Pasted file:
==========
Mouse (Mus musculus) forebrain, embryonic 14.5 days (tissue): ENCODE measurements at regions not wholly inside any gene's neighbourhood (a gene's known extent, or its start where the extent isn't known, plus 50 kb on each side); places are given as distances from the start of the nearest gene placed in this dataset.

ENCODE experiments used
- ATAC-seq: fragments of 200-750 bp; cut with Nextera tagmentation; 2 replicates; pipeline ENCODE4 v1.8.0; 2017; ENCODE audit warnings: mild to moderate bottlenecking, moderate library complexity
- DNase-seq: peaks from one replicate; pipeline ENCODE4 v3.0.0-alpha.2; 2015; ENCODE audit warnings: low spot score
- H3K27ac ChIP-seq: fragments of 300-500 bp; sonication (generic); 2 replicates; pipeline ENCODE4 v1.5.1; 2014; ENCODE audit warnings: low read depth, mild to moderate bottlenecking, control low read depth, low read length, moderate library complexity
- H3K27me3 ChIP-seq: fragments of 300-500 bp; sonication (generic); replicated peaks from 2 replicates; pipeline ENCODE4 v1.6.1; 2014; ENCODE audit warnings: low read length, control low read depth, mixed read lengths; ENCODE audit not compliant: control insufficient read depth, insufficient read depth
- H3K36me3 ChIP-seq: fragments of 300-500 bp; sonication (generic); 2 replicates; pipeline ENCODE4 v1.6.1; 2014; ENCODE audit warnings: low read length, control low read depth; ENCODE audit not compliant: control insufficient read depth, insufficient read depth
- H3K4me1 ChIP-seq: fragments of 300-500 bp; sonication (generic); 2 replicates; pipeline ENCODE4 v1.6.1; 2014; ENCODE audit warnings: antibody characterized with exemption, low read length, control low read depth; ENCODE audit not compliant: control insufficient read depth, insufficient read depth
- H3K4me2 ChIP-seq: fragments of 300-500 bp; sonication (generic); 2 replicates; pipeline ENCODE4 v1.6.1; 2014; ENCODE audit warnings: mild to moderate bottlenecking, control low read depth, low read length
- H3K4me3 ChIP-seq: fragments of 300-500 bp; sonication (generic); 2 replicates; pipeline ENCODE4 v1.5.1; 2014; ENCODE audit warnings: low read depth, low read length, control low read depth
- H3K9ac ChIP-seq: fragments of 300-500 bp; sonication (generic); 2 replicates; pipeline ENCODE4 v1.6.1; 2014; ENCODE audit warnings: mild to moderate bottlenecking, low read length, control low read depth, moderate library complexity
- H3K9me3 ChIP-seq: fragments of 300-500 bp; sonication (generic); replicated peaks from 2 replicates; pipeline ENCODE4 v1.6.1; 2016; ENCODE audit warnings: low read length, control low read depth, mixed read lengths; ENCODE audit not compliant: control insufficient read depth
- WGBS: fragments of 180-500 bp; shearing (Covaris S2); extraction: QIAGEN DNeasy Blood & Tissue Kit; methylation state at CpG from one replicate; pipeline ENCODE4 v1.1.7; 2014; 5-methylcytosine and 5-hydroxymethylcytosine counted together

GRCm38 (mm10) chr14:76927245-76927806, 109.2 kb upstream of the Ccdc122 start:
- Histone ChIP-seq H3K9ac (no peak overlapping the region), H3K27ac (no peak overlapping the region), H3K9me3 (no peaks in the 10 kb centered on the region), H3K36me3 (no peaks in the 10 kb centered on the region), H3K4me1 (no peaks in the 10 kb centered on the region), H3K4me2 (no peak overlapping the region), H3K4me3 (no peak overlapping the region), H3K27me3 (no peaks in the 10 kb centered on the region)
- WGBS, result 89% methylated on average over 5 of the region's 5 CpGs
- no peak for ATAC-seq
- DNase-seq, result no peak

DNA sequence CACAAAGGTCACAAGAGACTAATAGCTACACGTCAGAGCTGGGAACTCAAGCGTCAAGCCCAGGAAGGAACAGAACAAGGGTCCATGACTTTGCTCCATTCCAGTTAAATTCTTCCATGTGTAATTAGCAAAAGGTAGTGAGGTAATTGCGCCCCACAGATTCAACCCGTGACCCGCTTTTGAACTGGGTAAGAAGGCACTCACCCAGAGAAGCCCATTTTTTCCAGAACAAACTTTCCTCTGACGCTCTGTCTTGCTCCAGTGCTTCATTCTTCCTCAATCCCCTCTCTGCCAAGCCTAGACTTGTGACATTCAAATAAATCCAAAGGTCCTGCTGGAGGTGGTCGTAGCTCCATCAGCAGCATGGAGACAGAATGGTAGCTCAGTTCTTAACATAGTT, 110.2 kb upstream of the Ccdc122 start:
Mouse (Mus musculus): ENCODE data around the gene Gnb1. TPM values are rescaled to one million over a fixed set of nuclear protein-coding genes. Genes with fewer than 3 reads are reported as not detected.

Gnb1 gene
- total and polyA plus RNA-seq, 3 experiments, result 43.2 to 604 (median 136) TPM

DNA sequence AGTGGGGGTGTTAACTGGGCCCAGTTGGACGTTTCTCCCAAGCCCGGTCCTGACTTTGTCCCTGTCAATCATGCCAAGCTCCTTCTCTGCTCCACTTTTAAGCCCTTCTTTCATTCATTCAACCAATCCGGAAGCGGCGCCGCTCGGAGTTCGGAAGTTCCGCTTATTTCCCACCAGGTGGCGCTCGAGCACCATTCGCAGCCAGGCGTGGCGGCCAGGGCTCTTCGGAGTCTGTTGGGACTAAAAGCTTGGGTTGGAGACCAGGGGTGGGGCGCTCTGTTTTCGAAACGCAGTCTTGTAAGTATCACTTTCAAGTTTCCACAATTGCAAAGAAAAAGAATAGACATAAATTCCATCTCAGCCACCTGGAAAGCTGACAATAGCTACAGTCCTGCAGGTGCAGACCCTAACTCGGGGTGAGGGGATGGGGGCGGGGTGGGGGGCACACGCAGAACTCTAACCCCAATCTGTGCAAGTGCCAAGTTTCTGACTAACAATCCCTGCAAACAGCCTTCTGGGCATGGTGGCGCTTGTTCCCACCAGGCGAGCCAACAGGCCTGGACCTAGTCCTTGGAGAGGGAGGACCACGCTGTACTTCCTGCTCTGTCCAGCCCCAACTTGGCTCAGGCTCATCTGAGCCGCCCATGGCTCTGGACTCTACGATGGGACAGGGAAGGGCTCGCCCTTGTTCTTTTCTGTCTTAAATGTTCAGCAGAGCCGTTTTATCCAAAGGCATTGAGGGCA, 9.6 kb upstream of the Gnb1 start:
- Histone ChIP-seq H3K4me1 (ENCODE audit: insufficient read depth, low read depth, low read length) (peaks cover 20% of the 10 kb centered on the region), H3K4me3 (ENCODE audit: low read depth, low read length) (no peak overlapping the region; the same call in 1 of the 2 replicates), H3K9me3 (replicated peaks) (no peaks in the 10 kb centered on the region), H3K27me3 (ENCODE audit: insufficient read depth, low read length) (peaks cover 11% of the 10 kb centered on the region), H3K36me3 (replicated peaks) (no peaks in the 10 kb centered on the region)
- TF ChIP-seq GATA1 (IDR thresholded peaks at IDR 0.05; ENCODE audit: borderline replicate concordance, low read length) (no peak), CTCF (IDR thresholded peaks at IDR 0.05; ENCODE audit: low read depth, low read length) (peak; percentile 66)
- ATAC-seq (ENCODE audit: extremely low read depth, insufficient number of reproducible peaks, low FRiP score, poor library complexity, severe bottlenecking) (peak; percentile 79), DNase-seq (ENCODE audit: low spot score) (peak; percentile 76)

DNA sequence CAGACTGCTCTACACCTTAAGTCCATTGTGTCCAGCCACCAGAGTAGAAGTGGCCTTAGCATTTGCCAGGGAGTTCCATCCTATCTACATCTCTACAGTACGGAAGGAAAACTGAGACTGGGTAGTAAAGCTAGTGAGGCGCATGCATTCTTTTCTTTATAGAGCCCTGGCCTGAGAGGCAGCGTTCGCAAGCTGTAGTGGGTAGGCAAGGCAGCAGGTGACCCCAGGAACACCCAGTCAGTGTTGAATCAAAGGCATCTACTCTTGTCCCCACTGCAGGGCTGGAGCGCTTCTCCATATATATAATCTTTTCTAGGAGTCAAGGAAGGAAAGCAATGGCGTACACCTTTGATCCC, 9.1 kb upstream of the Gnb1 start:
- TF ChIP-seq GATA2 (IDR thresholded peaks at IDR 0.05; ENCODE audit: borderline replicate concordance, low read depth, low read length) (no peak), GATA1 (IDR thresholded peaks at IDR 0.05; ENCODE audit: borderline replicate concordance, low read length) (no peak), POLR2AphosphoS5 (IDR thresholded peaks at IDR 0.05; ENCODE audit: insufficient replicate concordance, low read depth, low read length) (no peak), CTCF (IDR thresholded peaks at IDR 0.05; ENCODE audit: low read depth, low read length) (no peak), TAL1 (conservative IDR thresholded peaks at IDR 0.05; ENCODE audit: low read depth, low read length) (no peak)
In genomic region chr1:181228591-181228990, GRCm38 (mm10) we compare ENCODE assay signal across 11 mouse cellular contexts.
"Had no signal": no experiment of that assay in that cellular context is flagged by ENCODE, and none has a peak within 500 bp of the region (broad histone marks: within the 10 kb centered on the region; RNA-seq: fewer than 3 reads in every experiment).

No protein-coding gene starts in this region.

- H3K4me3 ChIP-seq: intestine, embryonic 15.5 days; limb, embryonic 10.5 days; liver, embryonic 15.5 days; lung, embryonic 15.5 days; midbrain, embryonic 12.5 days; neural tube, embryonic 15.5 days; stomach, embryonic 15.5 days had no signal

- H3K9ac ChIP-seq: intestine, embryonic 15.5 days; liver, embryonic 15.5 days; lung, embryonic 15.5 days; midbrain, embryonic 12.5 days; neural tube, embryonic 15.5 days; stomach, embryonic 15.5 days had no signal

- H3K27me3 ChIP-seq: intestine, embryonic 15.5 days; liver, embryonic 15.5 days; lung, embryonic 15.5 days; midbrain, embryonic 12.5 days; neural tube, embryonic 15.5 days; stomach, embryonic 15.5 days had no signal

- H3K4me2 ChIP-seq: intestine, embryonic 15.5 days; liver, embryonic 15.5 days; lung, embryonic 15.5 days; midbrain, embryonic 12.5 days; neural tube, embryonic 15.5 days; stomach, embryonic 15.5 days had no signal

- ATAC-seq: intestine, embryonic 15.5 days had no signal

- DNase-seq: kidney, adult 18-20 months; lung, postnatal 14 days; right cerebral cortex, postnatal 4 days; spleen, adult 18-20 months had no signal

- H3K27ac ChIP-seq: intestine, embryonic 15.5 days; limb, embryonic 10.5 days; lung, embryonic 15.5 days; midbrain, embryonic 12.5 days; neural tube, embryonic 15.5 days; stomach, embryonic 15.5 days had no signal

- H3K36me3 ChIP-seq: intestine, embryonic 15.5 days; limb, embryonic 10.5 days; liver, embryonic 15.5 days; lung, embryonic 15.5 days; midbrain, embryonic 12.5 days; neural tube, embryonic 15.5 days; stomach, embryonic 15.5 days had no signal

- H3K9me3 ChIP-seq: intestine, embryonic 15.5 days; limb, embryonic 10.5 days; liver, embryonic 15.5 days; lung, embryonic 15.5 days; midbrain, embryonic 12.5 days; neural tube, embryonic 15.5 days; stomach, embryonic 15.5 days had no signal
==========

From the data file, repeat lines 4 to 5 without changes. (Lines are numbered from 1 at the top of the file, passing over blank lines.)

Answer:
- DNase-seq: peaks from one replicate; pipeline ENCODE4 v3.0.0-alpha.2; 2015; ENCODE audit warnings: low spot score
- H3K27ac ChIP-seq: fragments of 300-500 bp; sonication (generic); 2 replicates; pipeline ENCODE4 v1.5.1; 2014; ENCODE audit warnings: low read depth, mild to moderate bottlenecking, control low read depth, low read length, moderate library complexity